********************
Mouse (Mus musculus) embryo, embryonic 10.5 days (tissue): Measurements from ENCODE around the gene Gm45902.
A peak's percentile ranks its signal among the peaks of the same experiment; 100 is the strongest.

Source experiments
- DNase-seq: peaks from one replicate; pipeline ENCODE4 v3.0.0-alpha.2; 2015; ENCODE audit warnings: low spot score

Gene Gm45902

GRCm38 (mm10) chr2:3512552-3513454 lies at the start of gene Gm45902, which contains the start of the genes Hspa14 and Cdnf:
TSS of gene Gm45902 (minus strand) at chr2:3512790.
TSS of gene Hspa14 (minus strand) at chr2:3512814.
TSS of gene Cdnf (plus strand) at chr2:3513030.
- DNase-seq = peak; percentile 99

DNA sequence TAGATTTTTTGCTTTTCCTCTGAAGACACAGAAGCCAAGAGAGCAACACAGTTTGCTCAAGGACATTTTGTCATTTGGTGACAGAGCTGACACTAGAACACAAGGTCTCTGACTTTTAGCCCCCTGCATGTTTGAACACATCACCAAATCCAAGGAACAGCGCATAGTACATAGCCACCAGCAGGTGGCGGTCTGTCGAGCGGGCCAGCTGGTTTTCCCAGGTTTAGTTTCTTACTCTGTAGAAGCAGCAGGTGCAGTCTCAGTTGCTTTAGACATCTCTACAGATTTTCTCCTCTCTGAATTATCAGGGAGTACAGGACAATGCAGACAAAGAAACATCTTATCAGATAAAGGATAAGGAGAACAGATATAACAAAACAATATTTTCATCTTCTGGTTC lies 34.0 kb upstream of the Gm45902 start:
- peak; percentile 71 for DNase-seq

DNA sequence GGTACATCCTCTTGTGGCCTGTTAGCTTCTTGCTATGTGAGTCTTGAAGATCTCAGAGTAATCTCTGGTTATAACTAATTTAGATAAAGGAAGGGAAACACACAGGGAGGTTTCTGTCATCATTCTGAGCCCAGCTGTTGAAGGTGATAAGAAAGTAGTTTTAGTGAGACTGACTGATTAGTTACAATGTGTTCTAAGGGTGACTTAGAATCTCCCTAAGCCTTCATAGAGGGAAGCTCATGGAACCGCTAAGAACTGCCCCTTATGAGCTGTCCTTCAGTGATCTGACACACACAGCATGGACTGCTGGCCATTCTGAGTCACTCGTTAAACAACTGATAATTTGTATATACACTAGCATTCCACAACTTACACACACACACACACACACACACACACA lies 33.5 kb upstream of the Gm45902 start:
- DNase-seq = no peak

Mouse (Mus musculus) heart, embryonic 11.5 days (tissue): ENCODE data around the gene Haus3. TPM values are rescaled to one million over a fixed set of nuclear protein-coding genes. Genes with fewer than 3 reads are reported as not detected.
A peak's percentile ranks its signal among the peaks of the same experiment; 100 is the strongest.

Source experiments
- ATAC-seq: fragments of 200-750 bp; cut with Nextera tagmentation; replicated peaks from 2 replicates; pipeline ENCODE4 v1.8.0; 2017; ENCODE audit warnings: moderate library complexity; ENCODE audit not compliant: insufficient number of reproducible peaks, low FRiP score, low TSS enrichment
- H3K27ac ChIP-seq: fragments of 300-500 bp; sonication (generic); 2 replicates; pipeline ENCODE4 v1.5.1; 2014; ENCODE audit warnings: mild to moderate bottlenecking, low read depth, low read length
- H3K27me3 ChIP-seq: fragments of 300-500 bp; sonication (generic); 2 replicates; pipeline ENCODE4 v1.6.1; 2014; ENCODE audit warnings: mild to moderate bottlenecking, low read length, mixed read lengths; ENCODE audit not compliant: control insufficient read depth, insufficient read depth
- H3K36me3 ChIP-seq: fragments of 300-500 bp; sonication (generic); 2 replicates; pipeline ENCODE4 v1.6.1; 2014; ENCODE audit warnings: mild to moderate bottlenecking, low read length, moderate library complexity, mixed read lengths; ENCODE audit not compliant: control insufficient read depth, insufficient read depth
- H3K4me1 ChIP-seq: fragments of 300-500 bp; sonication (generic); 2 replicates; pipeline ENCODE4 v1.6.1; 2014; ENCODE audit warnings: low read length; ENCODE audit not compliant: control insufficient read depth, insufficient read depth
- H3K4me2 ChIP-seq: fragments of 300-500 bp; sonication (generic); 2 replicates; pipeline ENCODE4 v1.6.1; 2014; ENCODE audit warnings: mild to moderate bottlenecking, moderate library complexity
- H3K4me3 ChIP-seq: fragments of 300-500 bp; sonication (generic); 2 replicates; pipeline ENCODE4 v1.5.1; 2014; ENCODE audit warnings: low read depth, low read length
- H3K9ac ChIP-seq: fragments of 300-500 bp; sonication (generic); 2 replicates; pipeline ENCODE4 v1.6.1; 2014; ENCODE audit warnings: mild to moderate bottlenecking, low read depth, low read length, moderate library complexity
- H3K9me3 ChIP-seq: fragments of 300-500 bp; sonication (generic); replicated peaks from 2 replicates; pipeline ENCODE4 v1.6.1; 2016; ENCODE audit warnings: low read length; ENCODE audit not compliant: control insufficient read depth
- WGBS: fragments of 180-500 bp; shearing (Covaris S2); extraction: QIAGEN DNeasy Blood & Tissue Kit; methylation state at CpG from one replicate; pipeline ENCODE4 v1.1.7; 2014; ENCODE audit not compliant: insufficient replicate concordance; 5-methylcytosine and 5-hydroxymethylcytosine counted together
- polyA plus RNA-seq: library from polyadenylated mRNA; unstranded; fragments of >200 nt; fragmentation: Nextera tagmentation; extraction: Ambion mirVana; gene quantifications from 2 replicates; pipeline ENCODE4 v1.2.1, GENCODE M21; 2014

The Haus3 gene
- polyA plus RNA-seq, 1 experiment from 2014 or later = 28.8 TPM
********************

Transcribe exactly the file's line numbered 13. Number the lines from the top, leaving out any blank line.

DNA sequence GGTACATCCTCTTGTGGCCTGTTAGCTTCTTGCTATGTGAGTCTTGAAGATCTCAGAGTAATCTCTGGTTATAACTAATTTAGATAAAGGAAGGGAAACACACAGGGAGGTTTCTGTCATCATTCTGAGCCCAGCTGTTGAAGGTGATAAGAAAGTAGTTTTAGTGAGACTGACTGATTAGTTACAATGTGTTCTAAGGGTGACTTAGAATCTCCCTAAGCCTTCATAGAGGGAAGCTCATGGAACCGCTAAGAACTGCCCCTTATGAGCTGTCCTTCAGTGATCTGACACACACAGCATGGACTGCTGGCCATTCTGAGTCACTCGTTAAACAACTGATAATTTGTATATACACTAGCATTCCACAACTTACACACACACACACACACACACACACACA lies 33.5 kb upstream of the Gm45902 start: